What is the mass of an object? What time is it? What makes a pleasing picture? How do you measure a doctor’s care? These are the questions that scientists, engineers, and physicians (and their insurers) sought to answer with the standards under investigation in Reference Materials. More specifically, Reference Materials investigates the media practices and media theories used by the creators and maintainers of standards. With particular focus on standards that make commensuration possible, this dissertation serves as a study of the media practices of making things measurable.
The nineteenth century saw a boom in the demand and availability of international standards for moving, selling, measuring, and comparing goods, information, and people. New transportation technologies—like the railroad—and new communications technologies—like the telegraph—created conditions that called for standards of exchange. At the same time, military conquest brought new empires into existence, industrial production brought new mass-produced goods, and the legacies of enlightenment philosophy portrayed universal standardization as an unalloyed good. In 1875, seventeen countries signed the Metre Convention, formalizing the international standards of length and mass. By the early twentieth century most of the world had signed onto the metric system and it is now—despite some pretty glaring exceptions—the basis of every scientific and technical measurement in the world.
These are the broad political, economic, and technological arcs that precede the focus of this dissertation. For this project, the most important act in the 19th century was not the signing of the Metre Convention or even the electric telegraph; it was the establishment of an international prototype kilogram and metre stick. These prototypes were crafted out of platinum-iridium and kept in a vault in the suburbs of Paris, accessible only by the turning of three different keys held by three different people. These prototypes needed to be kept safe because they were the material basis of the metric system’s authority. They were created to embody the notion of “physical invariants”—an ideal of measurement philosophy that presumes there are some things that will always be stable. Every other kilogram and metre stick had, as its ultimate referent, these pieces of metal. The metre is no longer defined by its physical referent but the kilogram still is. And thus, the metric system’s standard of mass carries this circular definition: “The unit of mass is the kilogram; the kilogram is the mass of the international prototype of the kilogram.”
In other words, the meaning of “the kilogram” is only ever what the International Prototype Kilogram weighs at any given time. The only problem being that after 140 years the mass of the kilogram has fluctuated quite a bit—defeating the purpose of having a physical invariant as the basis of scientific measurement. To keep the prototype kilogram as stable as possible, it undergoes a periodic process called “nettoyage et lavage” (cleaning and washing), wherein a person rubs the piece of metal with an ether solution and a chamois cloth. The prototype kilogram and “nettoyage et lavage” manifest the rationale of this dissertation: first, how are standards built through a system of references? Second, what is the material basis of those references? And third, how are standards kept stable through local and provisional rituals and protocols for maintaining physical referents?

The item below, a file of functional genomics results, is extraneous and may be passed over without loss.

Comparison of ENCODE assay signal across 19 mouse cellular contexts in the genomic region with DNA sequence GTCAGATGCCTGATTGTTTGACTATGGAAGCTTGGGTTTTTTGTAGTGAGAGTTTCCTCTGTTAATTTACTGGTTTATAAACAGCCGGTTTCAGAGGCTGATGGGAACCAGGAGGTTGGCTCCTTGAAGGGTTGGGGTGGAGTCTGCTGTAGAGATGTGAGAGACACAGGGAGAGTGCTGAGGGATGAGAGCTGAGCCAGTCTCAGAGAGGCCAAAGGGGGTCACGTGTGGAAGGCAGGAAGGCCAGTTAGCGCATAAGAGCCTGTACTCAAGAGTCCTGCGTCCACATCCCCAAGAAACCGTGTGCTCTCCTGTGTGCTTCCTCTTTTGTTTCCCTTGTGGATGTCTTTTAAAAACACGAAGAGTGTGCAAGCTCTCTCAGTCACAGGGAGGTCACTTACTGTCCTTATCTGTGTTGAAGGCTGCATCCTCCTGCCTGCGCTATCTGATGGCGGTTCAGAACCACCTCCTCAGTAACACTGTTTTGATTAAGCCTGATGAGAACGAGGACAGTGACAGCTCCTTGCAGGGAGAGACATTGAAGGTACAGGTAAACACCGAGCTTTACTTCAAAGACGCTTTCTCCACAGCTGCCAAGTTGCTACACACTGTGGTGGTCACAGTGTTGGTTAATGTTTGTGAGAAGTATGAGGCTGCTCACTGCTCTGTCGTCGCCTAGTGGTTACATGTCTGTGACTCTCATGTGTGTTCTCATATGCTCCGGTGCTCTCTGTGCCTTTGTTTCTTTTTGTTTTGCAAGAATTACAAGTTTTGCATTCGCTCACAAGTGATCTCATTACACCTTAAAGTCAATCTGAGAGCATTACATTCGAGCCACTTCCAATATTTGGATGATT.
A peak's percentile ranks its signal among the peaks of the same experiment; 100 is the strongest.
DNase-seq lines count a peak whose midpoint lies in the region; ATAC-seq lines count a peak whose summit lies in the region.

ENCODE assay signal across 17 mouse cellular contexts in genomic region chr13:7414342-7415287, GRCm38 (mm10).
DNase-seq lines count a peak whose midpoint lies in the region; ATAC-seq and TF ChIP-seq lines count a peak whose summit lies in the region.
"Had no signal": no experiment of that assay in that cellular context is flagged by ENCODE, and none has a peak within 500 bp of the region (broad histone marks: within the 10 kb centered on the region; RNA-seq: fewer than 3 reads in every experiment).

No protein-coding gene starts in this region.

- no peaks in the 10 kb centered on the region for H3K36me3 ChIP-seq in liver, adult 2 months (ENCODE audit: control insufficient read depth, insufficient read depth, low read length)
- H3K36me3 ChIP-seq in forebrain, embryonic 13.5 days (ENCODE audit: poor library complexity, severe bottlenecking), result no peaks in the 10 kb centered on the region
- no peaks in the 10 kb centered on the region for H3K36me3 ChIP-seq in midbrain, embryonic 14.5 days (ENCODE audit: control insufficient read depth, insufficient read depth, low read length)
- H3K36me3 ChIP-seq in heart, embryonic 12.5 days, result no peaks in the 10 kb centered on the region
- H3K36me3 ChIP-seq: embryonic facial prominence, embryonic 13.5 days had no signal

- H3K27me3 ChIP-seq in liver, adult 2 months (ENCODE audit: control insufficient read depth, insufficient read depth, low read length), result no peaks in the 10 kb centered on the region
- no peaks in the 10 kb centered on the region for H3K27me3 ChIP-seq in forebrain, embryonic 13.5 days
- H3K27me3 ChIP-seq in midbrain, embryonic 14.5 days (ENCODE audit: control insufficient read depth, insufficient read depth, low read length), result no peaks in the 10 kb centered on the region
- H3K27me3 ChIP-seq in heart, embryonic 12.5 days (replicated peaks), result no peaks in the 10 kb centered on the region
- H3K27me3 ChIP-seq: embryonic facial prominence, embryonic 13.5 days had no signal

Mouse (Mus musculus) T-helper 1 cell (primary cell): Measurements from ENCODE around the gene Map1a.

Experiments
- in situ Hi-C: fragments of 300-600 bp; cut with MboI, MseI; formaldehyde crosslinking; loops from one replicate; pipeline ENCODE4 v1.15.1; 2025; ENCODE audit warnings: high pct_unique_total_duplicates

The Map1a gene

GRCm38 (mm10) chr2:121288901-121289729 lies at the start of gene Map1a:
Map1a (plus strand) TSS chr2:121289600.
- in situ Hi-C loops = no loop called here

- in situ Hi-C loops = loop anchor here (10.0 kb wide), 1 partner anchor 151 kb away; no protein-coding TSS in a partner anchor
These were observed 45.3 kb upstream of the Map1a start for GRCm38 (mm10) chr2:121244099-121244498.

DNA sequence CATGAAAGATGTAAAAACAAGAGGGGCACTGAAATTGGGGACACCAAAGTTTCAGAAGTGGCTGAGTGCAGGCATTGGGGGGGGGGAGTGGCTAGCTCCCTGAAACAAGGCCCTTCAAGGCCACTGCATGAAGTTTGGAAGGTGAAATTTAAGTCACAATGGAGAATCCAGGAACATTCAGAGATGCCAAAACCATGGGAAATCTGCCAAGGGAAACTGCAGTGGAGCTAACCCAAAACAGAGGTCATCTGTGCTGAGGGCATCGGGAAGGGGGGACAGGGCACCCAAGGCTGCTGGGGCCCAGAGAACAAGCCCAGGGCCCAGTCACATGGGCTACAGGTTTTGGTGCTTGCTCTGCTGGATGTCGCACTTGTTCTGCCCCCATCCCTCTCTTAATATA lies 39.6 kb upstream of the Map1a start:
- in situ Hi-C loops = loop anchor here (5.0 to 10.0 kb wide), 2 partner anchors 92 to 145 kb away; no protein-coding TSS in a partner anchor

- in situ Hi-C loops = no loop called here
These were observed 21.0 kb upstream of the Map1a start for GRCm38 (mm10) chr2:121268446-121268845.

The metric system was one of the first international standards of its kind but the twentieth century saw an explosion of new standards for comparing people and things. Suddenly everything could be measured. Not surprisingly, however, these new standards followed much of the same material logic as the metric system. Reference Materials draws on extensive archival research to examine how some of these standards came into being, how they were maintained, and how they hardened into seemingly immutable facts of contemporary life.
Following the international prototype kilogram, Reference Materials considers three additional sets of materials: standardized patients, a part of physician training and assessment that began at the University of Southern California in 1963; the atomic second, which has defined the measurement of time since 1967, and paved the way for everything from high-frequency trading to the Global Positioning System; and the test image “Lena” (originally the November 1972 Playboy centerfold) used in digital image processing, beginning in 1973.
Reference Materials includes some of the most basic media standards of the past hundred years and their attendant media, including GPS, digital images, memos, and the performance of disease. Following Lisa Gitelman’s definition of media as “socially realized structures of communication” this project treats standards as techniques and structures of communication that are built on reference protocols, material archives, and rituals of data maintenance. In each of the four standards I examine, the agreed-upon set of materials—a piece of metal, a cesium atom, a magazine photo, and a medical performer—serve as “fixed points” for making comprehensible claims about the world, claims that make scientific, mediatic, technical, and medical statements sensible. It is the process of choosing and maintaining a set of fixed points that animates Reference Materials.
Dylan Mulvin is a PhD candidate and lecturer in the Department of Art History and Communication Studies at McGill University. He has published on the history of video and television and is the co-editor (with Jonathan Sterne) of “Media, Hot and Cold,” a special section on the intersections of temperature and media studies in the International Journal of Communication.